Differentiating gradations of like colors isn't incredibly relevant to what we do.  Recognizing when gradients aren't smooth is far easier and more common. I also think that having a good eye for the color cast of an image is as important as discerning gradations in one color.  Seeing an image that looks off  and knowing what colors to tweak is the real talent that most of us try to cultivate.  I can see graphic designers needing close color discrimination more than photographers.

second try, actually turning the lights off and taking more than five minutes, I got a 3.
« Last Edit: December 16, 2009, 03:31:40 PM by fike » Logged

Fike, Trailpixie, or Marc Shaffer
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TrailPixie.net

I carry an M43 ILC, a couple of good lenses, and a tripod.
Eric Myrvaagnes
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« Reply #28 on: December 16, 2009, 03:50:56 PM »
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Quote from: Randy Carone
It's rather amusing that the "color pattern" I discern from this test is that those who did well like the test and those who did poorly think it's crap. LOL

I did the worst of anybody here so far and I like the test. It just verifies what I'v known for many years from amny other tests (Ishihara being the first): I have faulty red-green vision and no amount of monitor calibration is going to fix that.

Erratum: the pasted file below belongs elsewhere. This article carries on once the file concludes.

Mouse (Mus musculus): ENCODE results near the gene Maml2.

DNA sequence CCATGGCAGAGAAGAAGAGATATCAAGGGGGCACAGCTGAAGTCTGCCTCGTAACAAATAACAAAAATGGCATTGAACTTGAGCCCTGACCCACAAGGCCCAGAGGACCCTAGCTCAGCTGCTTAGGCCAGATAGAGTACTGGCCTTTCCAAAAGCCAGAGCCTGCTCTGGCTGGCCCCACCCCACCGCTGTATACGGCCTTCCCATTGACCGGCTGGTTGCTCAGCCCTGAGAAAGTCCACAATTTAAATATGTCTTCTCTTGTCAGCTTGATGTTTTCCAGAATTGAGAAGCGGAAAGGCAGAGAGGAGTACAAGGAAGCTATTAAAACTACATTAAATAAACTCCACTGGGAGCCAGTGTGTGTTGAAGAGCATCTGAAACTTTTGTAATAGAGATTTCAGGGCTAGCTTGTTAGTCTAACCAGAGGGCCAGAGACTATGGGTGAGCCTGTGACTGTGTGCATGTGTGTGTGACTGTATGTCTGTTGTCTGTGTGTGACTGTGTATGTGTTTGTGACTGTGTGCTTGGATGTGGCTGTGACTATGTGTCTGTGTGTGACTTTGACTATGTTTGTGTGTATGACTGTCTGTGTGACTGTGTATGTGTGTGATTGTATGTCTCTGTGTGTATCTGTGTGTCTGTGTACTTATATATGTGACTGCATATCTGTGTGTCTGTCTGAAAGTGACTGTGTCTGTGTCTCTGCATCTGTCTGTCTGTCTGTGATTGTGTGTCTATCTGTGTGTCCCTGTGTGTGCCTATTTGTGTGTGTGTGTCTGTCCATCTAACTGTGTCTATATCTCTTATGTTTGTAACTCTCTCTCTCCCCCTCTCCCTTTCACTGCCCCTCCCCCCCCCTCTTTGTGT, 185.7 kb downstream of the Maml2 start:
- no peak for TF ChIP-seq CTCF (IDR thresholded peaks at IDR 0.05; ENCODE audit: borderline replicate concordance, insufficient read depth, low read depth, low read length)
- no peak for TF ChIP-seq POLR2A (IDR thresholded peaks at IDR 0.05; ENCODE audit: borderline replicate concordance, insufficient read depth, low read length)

Now if someone could come up with an effective way of producing a reliable "eye calibration profile", I'd be interested.  

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-Eric Myrvaagnes

http://myrvaagnes.com  Visit my website. New images each season.
tokengirl
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« Reply #29 on: December 16, 2009, 04:01:34 PM »
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Kind of interesting.  I did it very quickly the first time, and scored a 16.  I went back and did it again, this time really paying attention, and I scored a 0.  So I guess that means I'm capable of seeing the relationship between the colors correctly if I make an effort?

Now when I close my eyes I see little colored squares...